How to check package dependencies on Ubuntu or Debian

Last updated on September 15, 2020 by Dan Nanni

A typical .deb package relies on other packages to install and operate properly. With package managers such as apt-get and aptitude, you can resolve package dependencies, and have all prerequisites installed automatically. Tools like gdebi allows you to detect any dependencies in a .deb file and install all dependent packages along with the .deb file.

Suppose for whatever reason, you want to manually resolve package dependencies of a particular package, in which case you need to identify all its dependent packages first.

In the following, I will explain how to check package dependencies on Ubuntu or Debian.

Check Deb Package Dependencies with apt-rdepends

A command-line tool called apt-rdepends can help you in this case. This tool can recursively check dependencies of .deb package, and list all found package dependencies.

To install apt-rdepends on Ubuntu or Debian:

$ sudo apt-get install apt-rdepends

To show package dependency information of a particular package (e.g., tcpdump), run the command with package name:

$ apt-rdepends tcpdump
Reading package lists... Done
Building dependency tree
Reading state information... Done
  Depends: libc6 (>= 2.14)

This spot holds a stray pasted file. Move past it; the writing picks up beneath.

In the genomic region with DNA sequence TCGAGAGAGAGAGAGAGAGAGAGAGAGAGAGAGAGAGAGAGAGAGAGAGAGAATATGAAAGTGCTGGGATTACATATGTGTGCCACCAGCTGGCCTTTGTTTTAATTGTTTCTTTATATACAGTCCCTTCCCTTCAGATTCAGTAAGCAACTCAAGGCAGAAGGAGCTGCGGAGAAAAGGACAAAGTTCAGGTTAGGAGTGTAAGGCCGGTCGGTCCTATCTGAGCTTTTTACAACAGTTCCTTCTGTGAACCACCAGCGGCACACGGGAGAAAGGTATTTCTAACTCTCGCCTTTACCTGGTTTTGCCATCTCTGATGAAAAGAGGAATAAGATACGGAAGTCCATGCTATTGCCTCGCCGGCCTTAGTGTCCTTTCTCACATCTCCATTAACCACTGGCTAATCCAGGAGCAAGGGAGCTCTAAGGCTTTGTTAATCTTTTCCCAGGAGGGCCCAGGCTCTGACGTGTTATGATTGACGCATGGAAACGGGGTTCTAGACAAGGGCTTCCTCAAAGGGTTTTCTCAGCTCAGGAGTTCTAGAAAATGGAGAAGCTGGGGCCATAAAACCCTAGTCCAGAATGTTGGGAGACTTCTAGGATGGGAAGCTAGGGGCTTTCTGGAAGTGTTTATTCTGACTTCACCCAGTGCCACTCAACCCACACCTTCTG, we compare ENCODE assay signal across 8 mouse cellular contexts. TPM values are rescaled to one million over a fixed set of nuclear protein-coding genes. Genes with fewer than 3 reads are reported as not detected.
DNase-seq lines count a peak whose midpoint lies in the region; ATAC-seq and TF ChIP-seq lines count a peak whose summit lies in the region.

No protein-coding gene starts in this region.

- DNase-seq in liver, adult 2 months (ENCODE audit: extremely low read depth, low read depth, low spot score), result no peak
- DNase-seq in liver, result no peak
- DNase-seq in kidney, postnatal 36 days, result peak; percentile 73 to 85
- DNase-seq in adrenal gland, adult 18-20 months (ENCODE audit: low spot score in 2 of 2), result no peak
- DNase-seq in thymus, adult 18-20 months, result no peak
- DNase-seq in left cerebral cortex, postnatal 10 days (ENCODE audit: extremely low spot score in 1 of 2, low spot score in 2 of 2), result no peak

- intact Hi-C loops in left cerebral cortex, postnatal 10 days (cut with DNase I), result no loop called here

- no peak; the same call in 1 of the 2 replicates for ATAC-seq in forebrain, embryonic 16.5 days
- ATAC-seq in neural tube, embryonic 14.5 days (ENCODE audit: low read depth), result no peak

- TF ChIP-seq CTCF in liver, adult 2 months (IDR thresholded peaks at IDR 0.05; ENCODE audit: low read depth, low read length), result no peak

Depends: libpcap0.8 (>= 1.2.1)
  Depends: libssl1.0.0 (>= 1.0.0)
  Depends: libc-bin (= 2.15-0ubuntu20)
  Depends: libgcc1
  Depends: tzdata
  Depends: gcc-4.7-base (= 4.7.2-2ubuntu1)
  Depends: libc6 (>= 2.14)
  PreDepends: multiarch-support
. . . .

Visualization of Package Dependencies

The text output of apt-rdepends can be difficult to read due to many recursively defined dependency relationships. That is when visualization can help. apt-rdepends can export package dependency information into a dot file, which can be used by a GUI-based graph editor called dotty to visualize package dependencies in a graph format.

For visualization, first install dotty graph editor tool:

$ sudo apt-get install graphviz

Finally, run the following commands to visualize package dependencies with dotty:

$ apt-rdepends -d tcpdump | dot >
$ dotty

The visualization result of tcpdump package looks like the following.

So far in this tutorial, we check package dependencies on Debian-based systems. If you want to know more about package dependencies on RPM-based systems such as Fedora or CentOS, please refer to this tutorial.

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